On the way to Dover

We couldn’t wait for Carlita’s visit to be able to indulge in some fine summer feasting. As it turned out, she managed to escape New York City during this summer’s only serious heat wave, which was far more bearable here than it would have been there! It always cools off at night when the breeze comes up…. Vermont summer is just heavenly, however short it may be.

For August’s Agiorgitiko dinner, some simply grilled meat definitely seemed the way to go. Lamb was tempting, given the Greek theme, but pricey. Instead, we settled on a nice big flank steak. Now all we needed was some oregano for a marinade, a side dish, and we’d be set!  One of the things I love most about our CSA this summer is that there are pick-your-own options available every week, and you can go pick on days that aren’t your pick-up day if you are short on ingredients. So we took a scenic detour to Dummerston on the way home from Brattleboro and stopped by for a handful of oregano and other herbs.  On the way there, it occurred to me that a perfect side dish would be Paula Wolfert’s Bugulama (recipe to follow). The Mediterranean flavors and easy preparation were just what was needed with the wine, and for making dinner on a hot day (we’d get our starch and vegetables in one flavorful package that didn’t need long on the stove).  Plus, I already had some collard greens in the fridge from the previous week’s pickup that we could use.


At the farm, Elizabeth was putting together irrigation hoses which she was using for the first time in this strange summer (it was just so wet in June and July). Since there is lots of chard available to pick at New Leaf, we grabbed some of that to supplement the collards, along with oregano for the beef marinade, plus a few more of the irresistible candy-sweet golden cherry tomatoes that have been going nuts for the last few weeks. (Happily for us, New Leaf has been extremely lucky to have avoided Late Blight, which has wiped out almost everyone else’s tomatoes this summer).  We rushed the chard and herbs home so they wouldn’t wilt in the heat, made a marinade for the beef (oregano, garlic, and Carlita’s home-made red wine vinegar), and went about our afternoon business.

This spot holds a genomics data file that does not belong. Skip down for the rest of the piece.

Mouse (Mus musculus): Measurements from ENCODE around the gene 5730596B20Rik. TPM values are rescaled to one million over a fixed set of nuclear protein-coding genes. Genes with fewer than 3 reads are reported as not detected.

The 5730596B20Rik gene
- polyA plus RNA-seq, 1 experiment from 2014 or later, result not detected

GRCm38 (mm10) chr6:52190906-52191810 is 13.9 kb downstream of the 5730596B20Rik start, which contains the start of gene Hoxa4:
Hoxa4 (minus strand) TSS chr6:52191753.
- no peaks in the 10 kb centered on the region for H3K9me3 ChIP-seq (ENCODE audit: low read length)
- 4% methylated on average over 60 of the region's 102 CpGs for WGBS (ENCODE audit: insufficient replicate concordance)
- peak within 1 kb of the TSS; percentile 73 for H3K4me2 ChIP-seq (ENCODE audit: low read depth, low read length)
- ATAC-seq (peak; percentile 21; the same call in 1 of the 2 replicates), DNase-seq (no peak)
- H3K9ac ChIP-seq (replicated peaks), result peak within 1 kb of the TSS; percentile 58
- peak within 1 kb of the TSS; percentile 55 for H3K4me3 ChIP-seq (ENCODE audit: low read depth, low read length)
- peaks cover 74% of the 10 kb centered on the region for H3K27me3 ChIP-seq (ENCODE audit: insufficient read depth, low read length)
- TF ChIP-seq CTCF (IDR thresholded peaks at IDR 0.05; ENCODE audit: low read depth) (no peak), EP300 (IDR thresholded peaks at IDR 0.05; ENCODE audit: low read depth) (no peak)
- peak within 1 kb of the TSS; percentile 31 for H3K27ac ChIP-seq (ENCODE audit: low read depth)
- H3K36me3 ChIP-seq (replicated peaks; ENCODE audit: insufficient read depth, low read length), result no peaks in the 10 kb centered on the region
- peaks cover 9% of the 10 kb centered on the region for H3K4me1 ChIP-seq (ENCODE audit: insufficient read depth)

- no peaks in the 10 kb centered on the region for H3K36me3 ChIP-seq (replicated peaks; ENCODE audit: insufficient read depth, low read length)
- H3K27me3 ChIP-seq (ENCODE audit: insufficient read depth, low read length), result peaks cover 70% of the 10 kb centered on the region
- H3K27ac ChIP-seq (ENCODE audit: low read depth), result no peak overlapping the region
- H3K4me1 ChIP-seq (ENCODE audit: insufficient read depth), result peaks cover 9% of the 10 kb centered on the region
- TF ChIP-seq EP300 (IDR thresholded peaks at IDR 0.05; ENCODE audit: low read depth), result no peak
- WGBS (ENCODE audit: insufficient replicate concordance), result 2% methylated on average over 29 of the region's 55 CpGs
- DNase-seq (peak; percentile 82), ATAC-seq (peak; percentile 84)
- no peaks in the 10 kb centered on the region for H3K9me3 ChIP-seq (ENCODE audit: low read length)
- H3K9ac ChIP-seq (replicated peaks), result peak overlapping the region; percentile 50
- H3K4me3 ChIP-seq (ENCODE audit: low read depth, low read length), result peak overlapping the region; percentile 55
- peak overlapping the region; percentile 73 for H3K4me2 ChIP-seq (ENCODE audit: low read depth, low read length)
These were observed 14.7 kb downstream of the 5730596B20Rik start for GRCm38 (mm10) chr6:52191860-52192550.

dining room

This was definitely one of those dinners that provided maximum flavor with minimum effort!  The steak only needed about 3-4 minutes a side, then a short rest to let the juices settle. The marinade gave a nice sharp wine-y flavor to the meat, which was delicious with the fruity wine. And the Bugulama packed a wonderfully rich flavor punch on the side. This is truly a winner of a greens recipe, and I love greens in so many ways!  It is great for summer because you can serve it at room temperature, which allows the flavors to meld wonderfully.  And make extra – my dirty little secret is that it is even better the next day for lunch!

“Best Ever” Bugulama – adapted from Paula Wolfert’s Mediterranean Greens and Grainsdinner prep

3-4 cloves of good fresh garlic (Wolfert calls for a whole head! I find 3-4 cloves to be plenty, and I love garlic. I’d say start with this much and adjust to your taste.)

1 tsp of salt (plus more to taste)

1 large onion (the fresher and more juicy the better)

1 pound mixed greens (sweet and bitter)

1 cup coarse-grained bulgur

4 TBSP olive oil

1-2 tsp ground mild chilis, or more to taste (I use piment d’espellette, because I have a string of them from last summer’s vacation. Ground anchos would work well too. Here’s a source in case you can’t find them in the supermarket. Do NOT use “chili powder,” which has powdered garlic, oregano, etc. in it.).

¼ tsp red pepper flakes

½ tsp (or more to taste) ground coriander

½ tsp ground black pepper.

½ cup water (you may need slightly more depending on the moisture content of your greens)

Crush the garlic with the side of a knife, peel, and roughly chop. Mash the garlic, 1 tsp of salt, coriander, and the ground chili with a mortar and pestle (or if you don’t have one, sprinkle the salt and chili on the garlic and chop and chop it, crushing to release liquid. Or press through a garlic press, then mash the chili and salt in with the back of a fork).